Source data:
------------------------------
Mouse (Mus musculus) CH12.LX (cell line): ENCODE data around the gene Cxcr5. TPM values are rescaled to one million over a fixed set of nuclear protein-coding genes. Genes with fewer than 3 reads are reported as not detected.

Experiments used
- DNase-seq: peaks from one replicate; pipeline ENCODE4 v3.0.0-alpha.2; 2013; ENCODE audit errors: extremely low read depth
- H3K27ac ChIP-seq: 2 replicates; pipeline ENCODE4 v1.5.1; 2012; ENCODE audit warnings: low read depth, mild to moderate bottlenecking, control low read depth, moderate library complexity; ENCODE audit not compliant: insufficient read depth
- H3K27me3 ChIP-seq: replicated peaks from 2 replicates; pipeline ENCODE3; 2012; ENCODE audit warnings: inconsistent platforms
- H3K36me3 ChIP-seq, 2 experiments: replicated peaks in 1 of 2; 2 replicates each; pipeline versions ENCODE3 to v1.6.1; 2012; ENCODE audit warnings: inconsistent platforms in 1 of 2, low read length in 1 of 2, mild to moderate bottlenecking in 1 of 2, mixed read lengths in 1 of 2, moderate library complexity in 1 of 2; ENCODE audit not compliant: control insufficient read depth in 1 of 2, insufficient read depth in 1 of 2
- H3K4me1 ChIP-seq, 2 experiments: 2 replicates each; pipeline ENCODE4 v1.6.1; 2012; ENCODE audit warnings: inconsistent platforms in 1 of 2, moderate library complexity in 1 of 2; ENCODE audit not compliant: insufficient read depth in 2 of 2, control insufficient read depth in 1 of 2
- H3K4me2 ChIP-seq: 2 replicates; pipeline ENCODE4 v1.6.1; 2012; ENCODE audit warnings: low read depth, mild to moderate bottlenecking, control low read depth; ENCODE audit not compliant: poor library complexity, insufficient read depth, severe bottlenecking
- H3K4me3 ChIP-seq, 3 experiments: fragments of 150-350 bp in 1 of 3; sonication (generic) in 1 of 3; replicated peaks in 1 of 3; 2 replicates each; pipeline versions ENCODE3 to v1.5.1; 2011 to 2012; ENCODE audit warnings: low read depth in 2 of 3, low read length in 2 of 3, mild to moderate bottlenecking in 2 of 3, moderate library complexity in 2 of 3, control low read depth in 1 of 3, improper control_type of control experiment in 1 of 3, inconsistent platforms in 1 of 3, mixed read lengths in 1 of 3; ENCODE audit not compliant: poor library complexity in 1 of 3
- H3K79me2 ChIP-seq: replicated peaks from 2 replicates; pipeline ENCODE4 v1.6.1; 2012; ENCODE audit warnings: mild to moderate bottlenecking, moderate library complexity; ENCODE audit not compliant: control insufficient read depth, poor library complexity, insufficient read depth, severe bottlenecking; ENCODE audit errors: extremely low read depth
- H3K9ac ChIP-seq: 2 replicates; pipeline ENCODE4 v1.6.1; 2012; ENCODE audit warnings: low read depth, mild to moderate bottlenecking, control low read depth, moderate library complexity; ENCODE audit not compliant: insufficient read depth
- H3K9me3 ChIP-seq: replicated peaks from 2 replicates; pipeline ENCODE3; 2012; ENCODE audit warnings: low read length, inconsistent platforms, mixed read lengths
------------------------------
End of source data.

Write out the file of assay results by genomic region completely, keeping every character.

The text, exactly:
Mouse (Mus musculus) CH12.LX (cell line): ENCODE data around the gene Cxcr5. TPM values are rescaled to one million over a fixed set of nuclear protein-coding genes. Genes with fewer than 3 reads are reported as not detected.

Experiments used
- DNase-seq: peaks from one replicate; pipeline ENCODE4 v3.0.0-alpha.2; 2013; ENCODE audit errors: extremely low read depth
- H3K27ac ChIP-seq: 2 replicates; pipeline ENCODE4 v1.5.1; 2012; ENCODE audit warnings: low read depth, mild to moderate bottlenecking, control low read depth, moderate library complexity; ENCODE audit not compliant: insufficient read depth
- H3K27me3 ChIP-seq: replicated peaks from 2 replicates; pipeline ENCODE3; 2012; ENCODE audit warnings: inconsistent platforms
- H3K36me3 ChIP-seq, 2 experiments: replicated peaks in 1 of 2; 2 replicates each; pipeline versions ENCODE3 to v1.6.1; 2012; ENCODE audit warnings: inconsistent platforms in 1 of 2, low read length in 1 of 2, mild to moderate bottlenecking in 1 of 2, mixed read lengths in 1 of 2, moderate library complexity in 1 of 2; ENCODE audit not compliant: control insufficient read depth in 1 of 2, insufficient read depth in 1 of 2
- H3K4me1 ChIP-seq, 2 experiments: 2 replicates each; pipeline ENCODE4 v1.6.1; 2012; ENCODE audit warnings: inconsistent platforms in 1 of 2, moderate library complexity in 1 of 2; ENCODE audit not compliant: insufficient read depth in 2 of 2, control insufficient read depth in 1 of 2
- H3K4me2 ChIP-seq: 2 replicates; pipeline ENCODE4 v1.6.1; 2012; ENCODE audit warnings: low read depth, mild to moderate bottlenecking, control low read depth; ENCODE audit not compliant: poor library complexity, insufficient read depth, severe bottlenecking
- H3K4me3 ChIP-seq, 3 experiments: fragments of 150-350 bp in 1 of 3; sonication (generic) in 1 of 3; replicated peaks in 1 of 3; 2 replicates each; pipeline versions ENCODE3 to v1.5.1; 2011 to 2012; ENCODE audit warnings: low read depth in 2 of 3, low read length in 2 of 3, mild to moderate bottlenecking in 2 of 3, moderate library complexity in 2 of 3, control low read depth in 1 of 3, improper control_type of control experiment in 1 of 3, inconsistent platforms in 1 of 3, mixed read lengths in 1 of 3; ENCODE audit not compliant: poor library complexity in 1 of 3
- H3K79me2 ChIP-seq: replicated peaks from 2 replicates; pipeline ENCODE4 v1.6.1; 2012; ENCODE audit warnings: mild to moderate bottlenecking, moderate library complexity; ENCODE audit not compliant: control insufficient read depth, poor library complexity, insufficient read depth, severe bottlenecking; ENCODE audit errors: extremely low read depth
- H3K9ac ChIP-seq: 2 replicates; pipeline ENCODE4 v1.6.1; 2012; ENCODE audit warnings: low read depth, mild to moderate bottlenecking, control low read depth, moderate library complexity; ENCODE audit not compliant: insufficient read depth
- H3K9me3 ChIP-seq: replicated peaks from 2 replicates; pipeline ENCODE3; 2012; ENCODE audit warnings: low read length, inconsistent platforms, mixed read lengths